Rudimentary roommate matching questionnaire

<p>Is anyone else surprised at how little information the housing application asked for in terms of trying to match you with a compatible roommate? My d. is surprised because she said that all the schools that her friends are attending asked extensive questions about personality, work habits, music preferences, neatness, etc. and she said that all Cornell asked was "When do you go to bed?" and "Do you want co-ed or single sex?" She wants a roommate, but she's afraid that she will get put with somebody that she's completely incompatible with and that some of that might be avoided by a more detailed matching system. Are roommate assignments really just completely random?</p>

<p>I suppose it is. But this isn't entirely untoward. A friend of mine who will be attending Brown University this fall tells me that the university matches up people who are complete opposites - that is, based on the roommate survey questionnaire, they take two completely different people, as different as possible and schlepp 'em together. I guess Cornell's system seems reasonable by comparison.</p>

<p>Even if the questionnaire is more detailed it's impossible to find a roommate who will be an 'ideal' match for you. I think you should just roll with it.</p>

<p>The housing application definitely asks for more details than that.</p>

<p>It asks about music, sleep schedules, personal habits & hygiene, neatness, and how social you are as well...</p>

<p>When I filled out the housing survey it definitely asked more in depth questions regarding music choice, personality, social habits, etc. </p>

<p>However, I found my room mate (or the person I requested to be my room mate) using the Cornell 2014 facebook group and it was RIDICULOUSLY helpful. I was able to talk with many different people and learn about their lifestyles, habits, likes, dislikes, etc. before deciding. Also, I've heard from upperclassmen and alum that a strong effort is made to place requested room mates together. Perhaps your D may have better luck pursuing this route =]</p>

<p>I agree with wisdom86. I found my roommate through the Cornell 2013 facebook group and we were great together. I know some people who took the random route and hated their roommate(s) (Like, literally LOATHED to the point where they would sabotage their sleep and study schedules) and others who wound up best friends. Your daughter's safest bet is to find one herself; that way there's only one person to blame if she isn't compatible.</p>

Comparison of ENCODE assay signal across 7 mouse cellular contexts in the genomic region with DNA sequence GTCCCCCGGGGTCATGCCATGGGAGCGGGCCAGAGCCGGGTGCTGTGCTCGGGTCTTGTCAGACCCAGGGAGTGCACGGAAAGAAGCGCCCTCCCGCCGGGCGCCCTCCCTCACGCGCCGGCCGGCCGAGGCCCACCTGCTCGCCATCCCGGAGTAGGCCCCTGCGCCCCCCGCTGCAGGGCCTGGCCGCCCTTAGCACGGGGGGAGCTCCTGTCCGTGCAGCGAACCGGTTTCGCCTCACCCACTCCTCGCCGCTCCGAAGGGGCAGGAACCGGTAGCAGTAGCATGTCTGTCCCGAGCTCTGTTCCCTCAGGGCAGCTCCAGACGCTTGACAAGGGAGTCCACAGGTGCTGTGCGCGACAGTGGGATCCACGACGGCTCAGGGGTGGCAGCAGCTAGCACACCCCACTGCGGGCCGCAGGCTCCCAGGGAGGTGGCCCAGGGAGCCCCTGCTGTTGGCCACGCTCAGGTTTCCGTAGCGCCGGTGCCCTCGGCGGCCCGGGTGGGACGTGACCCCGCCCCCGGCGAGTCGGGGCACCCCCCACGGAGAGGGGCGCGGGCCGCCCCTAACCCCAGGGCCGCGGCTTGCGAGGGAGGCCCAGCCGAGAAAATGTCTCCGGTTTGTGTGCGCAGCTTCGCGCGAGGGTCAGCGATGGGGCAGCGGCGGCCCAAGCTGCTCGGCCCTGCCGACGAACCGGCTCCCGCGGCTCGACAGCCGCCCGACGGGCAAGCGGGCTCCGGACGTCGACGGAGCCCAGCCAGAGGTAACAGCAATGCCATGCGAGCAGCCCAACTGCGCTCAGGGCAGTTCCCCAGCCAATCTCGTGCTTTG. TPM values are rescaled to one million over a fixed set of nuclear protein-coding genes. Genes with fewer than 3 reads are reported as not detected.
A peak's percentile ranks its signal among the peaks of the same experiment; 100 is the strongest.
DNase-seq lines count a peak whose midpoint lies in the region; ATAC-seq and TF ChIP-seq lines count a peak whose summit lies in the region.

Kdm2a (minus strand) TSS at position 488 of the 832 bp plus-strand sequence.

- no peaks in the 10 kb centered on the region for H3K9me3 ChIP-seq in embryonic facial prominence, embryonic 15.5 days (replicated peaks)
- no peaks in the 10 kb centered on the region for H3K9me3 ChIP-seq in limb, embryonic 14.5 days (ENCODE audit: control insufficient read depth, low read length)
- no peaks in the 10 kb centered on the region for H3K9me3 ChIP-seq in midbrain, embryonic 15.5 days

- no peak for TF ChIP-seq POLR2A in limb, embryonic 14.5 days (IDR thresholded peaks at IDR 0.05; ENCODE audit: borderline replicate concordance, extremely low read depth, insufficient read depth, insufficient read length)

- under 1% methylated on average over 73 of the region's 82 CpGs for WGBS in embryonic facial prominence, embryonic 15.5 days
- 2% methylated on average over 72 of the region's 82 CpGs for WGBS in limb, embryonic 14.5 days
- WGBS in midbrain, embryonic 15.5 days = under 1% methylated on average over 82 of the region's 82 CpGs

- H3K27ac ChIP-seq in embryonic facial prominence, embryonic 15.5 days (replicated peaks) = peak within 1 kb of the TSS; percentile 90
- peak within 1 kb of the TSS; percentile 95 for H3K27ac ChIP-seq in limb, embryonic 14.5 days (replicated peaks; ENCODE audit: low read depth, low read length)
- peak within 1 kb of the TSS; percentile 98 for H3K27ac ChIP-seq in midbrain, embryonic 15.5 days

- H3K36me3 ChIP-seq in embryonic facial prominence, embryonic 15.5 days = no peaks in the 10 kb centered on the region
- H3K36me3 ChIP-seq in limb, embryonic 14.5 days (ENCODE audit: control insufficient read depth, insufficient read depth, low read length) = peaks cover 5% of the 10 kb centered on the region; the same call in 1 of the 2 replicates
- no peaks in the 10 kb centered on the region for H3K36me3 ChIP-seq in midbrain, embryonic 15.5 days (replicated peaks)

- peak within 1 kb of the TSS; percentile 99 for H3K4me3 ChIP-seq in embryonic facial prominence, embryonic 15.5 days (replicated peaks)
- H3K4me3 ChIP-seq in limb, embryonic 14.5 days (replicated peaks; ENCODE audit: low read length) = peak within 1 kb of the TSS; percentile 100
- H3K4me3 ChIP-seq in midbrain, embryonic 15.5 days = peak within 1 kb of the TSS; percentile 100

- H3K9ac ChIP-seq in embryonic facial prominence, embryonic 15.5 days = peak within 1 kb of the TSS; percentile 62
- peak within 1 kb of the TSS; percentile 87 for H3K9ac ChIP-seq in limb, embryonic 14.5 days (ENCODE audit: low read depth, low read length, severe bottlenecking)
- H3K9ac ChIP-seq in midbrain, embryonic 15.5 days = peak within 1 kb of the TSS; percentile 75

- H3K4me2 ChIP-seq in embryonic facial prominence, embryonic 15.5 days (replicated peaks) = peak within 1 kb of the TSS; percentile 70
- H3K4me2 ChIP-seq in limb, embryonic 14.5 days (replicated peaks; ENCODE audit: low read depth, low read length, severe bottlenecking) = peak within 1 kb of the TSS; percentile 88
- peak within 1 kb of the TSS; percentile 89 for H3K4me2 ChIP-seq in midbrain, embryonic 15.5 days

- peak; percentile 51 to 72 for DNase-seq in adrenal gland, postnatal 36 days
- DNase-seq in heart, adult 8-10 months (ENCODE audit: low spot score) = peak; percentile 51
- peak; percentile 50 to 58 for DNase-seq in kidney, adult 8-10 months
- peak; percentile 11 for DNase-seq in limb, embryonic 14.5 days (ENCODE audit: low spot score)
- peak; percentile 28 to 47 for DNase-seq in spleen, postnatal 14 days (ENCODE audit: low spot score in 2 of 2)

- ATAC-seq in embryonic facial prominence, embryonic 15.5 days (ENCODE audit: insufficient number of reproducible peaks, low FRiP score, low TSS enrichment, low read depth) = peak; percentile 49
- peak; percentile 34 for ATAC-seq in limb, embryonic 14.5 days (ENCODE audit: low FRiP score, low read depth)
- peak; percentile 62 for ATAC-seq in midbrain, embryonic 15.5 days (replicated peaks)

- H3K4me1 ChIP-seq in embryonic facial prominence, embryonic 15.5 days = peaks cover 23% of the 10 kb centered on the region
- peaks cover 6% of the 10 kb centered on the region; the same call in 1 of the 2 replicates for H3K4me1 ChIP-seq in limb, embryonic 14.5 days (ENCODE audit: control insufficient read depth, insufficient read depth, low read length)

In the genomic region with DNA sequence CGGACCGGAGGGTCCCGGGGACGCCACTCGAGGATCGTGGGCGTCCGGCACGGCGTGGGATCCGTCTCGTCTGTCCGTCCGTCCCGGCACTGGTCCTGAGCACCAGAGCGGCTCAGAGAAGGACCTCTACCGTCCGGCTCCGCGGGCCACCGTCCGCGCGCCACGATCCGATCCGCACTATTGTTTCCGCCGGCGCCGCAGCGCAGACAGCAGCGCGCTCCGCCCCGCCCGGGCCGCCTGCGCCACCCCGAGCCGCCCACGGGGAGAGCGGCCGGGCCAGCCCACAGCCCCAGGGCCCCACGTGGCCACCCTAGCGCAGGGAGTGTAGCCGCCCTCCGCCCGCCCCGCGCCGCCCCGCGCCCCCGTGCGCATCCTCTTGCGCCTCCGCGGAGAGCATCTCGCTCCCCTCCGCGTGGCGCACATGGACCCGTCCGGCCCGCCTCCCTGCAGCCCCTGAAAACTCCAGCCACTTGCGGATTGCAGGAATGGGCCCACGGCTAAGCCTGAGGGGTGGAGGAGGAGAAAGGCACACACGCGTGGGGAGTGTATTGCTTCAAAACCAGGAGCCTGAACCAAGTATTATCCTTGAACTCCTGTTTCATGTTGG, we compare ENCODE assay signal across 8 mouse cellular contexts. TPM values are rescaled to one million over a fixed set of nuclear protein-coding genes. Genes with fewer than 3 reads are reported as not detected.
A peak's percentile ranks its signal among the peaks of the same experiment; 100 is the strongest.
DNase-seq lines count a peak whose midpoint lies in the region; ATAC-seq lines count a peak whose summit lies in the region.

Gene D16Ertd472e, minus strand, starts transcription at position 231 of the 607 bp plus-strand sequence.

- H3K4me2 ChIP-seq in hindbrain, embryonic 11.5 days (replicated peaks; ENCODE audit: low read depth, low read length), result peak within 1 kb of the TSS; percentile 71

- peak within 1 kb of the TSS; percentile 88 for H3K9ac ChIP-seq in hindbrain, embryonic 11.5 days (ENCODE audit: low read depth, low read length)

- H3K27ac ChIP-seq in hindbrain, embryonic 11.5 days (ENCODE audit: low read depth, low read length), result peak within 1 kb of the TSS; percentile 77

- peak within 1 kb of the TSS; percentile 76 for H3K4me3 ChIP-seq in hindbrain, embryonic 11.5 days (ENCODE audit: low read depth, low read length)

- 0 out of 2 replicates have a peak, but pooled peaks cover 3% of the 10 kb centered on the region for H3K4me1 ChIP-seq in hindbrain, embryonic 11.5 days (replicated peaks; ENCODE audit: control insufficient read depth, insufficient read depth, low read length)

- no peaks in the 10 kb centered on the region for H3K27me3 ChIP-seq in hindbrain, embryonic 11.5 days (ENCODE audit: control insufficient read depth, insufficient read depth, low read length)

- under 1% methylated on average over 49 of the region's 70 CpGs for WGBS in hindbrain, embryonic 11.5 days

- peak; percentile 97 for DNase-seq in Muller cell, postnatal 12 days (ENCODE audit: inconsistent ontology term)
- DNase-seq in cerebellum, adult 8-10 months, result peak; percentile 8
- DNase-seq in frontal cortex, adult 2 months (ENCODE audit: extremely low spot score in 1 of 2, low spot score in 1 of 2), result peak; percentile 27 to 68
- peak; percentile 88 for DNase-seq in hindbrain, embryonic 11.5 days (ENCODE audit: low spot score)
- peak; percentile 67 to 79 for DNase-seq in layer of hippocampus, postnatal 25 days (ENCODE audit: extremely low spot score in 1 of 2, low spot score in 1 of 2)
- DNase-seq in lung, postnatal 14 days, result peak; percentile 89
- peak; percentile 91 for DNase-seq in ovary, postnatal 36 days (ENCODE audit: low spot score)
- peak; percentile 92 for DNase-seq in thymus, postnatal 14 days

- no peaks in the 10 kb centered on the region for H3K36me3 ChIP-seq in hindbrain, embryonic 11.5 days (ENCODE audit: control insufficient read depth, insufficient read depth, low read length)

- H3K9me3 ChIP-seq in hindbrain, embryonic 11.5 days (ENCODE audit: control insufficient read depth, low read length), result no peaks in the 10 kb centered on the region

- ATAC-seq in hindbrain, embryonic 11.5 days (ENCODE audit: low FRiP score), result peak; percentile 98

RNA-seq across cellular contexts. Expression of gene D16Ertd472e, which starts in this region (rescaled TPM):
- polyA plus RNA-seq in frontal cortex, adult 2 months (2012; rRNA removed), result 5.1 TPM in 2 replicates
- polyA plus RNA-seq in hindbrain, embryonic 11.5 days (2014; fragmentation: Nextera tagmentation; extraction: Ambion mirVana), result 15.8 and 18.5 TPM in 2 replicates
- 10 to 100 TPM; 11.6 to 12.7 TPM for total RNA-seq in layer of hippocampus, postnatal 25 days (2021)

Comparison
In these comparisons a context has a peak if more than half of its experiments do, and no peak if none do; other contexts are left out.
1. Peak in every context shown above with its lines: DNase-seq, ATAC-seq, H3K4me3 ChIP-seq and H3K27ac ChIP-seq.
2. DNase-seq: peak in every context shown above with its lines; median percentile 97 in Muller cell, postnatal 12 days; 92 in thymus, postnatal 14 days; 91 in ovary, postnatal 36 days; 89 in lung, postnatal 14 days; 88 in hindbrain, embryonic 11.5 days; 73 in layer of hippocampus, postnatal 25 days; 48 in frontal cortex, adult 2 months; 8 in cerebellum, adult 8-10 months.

<p>I personally think that the only factor that they truly look at on the housing form is neatness. I've seen people who are almost total opposites (different social circles, study habits, etc) get put together, with the only thing they have in common being their level of organization. So if your daughter really can't stand to live with a messy person, have her select the strongest option on the "neat" end of the scale.</p>

<p>That being said, I'd say that the whole housing process can be pretty arbitrary. I applied for a double and got a single; meanwhile I know tons of people who asked for singles and received doubles or triples. I ended up being extremely happy where they placed me, but it all depends.</p>

<p>Two points: 1) Once you're assigned a roommate, you can view their answers to their survey. Mine is almost a perfect match. 2) I spent a lot of time looking at the questionnaires that other colleges use, and I found that Cornell's was one of the more exhaustive. Seriously, one college asked one question - do you smoke? Most only asked 2-4 questions. Cornell's, I thought, asked the questions I cared most about - sleep schedules, study habits, music likes/dislikes, smoking?, do I play an instrument?, and more. Not exactly bare bones!</p>

<p>I don't know if I had bad experiences with these, but my roomates were nothing like me. A lot of people lie of how neat they are and when they go to bed. Please dont' expect a perfect match.</p>

<p>Turns out to have been completely irrelevant single d was assigned a single. Maybe she was too messy to pair up with anyone, LOL!</p>

<p>I agree. Cornell really needs to do a better job of matching roommates. Harvard and Yale handpick roomie. officials actually read essays and match people who are compatible but also have diverging interests so that they may learn new things from each other. That's how strong classes are made and the whole college experience is made wholistic.
I think Cornell needs to adopt such a system as well. The present system seems ridiculous to me, its something a public school would use. Cornell as an Ivy League school needs to improve its housing options and roommate selections procedures.</p>